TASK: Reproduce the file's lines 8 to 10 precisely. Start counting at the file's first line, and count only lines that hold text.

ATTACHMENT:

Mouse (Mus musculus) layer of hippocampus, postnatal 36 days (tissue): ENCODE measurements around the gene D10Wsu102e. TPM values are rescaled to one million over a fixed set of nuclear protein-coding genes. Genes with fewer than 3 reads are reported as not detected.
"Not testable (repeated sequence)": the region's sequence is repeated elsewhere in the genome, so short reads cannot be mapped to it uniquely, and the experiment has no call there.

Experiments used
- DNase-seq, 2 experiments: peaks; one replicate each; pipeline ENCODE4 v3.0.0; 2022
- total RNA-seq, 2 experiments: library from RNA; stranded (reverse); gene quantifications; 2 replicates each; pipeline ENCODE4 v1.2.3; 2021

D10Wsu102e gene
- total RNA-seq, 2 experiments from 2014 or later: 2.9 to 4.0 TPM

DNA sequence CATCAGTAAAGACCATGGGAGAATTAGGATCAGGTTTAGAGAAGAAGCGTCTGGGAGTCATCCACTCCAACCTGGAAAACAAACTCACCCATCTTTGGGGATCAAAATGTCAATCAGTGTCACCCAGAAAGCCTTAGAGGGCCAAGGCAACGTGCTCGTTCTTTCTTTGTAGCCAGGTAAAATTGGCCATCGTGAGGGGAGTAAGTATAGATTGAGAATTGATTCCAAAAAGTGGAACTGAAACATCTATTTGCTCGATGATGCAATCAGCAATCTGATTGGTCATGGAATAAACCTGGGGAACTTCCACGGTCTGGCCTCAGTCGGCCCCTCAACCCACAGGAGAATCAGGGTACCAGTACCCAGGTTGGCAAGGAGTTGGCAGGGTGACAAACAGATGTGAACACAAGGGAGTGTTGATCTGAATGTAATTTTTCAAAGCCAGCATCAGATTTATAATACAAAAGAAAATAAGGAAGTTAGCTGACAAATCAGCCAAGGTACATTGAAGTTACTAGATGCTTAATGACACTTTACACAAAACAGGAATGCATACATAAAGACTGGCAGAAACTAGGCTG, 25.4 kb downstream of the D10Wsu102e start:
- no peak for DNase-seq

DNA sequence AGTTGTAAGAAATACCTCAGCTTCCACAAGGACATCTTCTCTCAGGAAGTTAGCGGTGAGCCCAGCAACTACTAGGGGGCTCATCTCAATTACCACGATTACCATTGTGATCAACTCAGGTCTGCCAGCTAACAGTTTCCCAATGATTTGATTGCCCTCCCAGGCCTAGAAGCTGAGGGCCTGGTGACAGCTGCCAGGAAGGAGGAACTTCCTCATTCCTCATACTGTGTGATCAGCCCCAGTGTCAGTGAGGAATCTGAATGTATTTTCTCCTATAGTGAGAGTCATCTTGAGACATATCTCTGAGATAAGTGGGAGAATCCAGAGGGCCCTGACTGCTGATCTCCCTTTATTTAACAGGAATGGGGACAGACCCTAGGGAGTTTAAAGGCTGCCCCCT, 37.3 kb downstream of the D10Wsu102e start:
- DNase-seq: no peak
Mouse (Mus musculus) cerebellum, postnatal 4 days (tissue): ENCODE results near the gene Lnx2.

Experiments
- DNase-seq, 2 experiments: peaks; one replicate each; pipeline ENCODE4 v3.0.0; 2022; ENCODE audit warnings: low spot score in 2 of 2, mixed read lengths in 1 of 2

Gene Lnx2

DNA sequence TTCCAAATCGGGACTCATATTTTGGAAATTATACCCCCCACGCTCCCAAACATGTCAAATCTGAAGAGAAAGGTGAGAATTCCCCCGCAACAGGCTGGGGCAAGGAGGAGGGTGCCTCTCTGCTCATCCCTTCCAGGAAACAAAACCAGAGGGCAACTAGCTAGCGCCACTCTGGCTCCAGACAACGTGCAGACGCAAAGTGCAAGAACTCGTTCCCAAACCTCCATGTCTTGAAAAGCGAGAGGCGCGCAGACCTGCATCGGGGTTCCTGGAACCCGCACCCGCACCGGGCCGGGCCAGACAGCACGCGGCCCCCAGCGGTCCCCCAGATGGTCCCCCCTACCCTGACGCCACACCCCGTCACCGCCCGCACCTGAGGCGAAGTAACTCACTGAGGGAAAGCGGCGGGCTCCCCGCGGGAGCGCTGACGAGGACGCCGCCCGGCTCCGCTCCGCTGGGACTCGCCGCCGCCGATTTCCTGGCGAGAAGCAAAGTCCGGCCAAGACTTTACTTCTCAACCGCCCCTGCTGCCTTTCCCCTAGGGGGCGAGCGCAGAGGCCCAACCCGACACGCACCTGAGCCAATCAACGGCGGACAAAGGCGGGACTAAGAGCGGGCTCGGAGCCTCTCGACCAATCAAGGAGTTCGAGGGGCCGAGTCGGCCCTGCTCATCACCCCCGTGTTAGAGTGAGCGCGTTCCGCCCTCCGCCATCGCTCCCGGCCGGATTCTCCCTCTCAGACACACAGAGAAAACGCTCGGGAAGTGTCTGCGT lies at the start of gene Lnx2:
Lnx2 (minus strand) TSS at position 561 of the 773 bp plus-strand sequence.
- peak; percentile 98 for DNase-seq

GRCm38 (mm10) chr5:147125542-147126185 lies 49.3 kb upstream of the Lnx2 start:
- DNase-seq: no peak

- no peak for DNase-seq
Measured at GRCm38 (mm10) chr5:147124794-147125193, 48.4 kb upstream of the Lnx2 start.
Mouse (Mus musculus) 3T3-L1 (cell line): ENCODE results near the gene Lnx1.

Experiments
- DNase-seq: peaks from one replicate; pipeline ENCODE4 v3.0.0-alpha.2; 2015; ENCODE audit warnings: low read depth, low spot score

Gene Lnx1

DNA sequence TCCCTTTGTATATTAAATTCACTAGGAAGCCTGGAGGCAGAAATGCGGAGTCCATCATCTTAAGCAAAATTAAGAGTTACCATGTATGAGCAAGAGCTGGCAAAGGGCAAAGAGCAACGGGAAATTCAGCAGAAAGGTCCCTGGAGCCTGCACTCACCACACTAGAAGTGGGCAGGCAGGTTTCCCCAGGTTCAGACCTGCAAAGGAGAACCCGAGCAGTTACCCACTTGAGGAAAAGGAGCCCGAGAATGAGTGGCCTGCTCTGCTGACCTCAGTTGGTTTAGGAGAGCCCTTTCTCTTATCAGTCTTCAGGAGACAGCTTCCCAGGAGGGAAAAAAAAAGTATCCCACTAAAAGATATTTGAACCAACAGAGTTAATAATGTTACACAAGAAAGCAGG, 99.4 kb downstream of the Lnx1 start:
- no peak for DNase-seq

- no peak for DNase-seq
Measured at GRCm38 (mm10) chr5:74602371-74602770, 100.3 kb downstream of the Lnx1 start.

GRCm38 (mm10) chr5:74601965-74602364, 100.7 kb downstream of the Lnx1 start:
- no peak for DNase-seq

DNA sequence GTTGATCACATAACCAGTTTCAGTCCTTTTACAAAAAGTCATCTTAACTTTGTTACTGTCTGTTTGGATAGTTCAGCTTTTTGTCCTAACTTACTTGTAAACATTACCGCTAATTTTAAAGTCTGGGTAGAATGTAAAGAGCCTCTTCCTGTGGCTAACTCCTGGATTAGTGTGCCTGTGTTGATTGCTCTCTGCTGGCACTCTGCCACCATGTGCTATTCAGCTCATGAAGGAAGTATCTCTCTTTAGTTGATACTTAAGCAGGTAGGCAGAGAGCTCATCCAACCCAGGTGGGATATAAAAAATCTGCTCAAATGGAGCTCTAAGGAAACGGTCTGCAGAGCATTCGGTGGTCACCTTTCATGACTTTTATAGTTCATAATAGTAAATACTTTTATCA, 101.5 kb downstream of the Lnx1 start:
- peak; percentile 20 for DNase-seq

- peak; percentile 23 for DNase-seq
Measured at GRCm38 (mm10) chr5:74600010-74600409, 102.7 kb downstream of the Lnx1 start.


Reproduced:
DNA sequence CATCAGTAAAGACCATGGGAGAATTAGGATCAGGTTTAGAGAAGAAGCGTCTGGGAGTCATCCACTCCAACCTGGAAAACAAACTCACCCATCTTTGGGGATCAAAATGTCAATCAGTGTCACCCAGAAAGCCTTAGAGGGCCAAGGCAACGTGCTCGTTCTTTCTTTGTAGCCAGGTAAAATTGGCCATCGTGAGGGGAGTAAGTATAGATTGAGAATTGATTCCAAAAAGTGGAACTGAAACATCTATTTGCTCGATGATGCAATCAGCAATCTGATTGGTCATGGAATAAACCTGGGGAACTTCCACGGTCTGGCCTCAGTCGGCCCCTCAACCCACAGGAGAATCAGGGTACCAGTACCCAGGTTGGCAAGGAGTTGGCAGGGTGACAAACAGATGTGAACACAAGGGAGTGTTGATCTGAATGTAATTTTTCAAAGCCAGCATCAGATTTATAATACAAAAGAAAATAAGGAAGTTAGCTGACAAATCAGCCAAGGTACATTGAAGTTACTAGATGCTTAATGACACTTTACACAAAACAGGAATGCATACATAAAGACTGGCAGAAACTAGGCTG, 25.4 kb downstream of the D10Wsu102e start:
- no peak for DNase-seq

DNA sequence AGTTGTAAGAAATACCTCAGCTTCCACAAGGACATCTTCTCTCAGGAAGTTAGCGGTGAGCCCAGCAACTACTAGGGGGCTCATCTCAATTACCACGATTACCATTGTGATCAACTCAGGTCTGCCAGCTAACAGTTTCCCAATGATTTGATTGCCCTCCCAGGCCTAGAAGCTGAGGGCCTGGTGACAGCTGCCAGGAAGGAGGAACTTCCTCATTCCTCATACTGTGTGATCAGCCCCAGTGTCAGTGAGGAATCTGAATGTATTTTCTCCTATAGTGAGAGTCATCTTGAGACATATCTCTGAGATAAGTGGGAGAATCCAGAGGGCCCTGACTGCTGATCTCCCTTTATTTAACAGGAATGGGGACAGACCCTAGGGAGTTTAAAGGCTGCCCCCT, 37.3 kb downstream of the D10Wsu102e start: